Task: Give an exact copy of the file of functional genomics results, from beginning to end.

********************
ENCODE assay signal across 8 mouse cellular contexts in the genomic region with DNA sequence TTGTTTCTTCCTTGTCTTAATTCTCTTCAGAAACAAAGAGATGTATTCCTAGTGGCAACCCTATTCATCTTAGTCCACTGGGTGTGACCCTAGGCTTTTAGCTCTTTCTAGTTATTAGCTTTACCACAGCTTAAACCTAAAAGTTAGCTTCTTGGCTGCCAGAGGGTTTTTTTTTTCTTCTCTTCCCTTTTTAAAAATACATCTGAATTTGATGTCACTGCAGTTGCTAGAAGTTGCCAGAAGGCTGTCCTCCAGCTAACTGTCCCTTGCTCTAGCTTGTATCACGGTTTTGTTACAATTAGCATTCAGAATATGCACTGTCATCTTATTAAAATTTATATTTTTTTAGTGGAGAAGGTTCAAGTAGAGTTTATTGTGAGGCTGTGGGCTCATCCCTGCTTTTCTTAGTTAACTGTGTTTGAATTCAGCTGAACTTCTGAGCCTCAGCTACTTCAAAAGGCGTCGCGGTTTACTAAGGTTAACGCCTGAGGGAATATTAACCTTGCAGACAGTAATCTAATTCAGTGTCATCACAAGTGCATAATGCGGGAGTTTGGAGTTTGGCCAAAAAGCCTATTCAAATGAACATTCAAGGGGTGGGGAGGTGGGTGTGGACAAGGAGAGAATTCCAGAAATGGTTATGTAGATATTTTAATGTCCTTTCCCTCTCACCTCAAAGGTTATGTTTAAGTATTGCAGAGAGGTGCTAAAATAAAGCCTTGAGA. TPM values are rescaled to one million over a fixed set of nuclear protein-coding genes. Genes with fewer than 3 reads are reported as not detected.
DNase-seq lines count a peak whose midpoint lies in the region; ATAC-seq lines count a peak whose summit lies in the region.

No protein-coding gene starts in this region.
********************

ENCODE assay signal across 8 mouse cellular contexts in the genomic region with DNA sequence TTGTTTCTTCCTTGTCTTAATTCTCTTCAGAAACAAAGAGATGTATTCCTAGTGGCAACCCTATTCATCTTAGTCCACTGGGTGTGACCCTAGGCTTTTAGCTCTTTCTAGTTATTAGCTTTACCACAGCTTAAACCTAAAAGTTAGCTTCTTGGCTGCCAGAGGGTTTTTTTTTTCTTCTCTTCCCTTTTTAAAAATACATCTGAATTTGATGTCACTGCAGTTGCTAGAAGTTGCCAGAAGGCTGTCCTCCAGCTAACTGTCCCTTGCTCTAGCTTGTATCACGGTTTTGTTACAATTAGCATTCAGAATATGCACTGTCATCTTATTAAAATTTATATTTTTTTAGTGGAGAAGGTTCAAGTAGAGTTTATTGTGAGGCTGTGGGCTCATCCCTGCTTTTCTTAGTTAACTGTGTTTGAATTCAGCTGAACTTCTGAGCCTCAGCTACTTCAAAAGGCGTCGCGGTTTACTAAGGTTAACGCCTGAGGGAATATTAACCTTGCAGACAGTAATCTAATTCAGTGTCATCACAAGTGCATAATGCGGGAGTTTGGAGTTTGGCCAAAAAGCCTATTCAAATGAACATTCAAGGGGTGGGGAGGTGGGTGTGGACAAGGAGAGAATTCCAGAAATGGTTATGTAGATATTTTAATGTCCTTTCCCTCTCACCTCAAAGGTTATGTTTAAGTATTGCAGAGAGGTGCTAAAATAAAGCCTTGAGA. TPM values are rescaled to one million over a fixed set of nuclear protein-coding genes. Genes with fewer than 3 reads are reported as not detected.
DNase-seq lines count a peak whose midpoint lies in the region; ATAC-seq lines count a peak whose summit lies in the region.

No protein-coding gene starts in this region.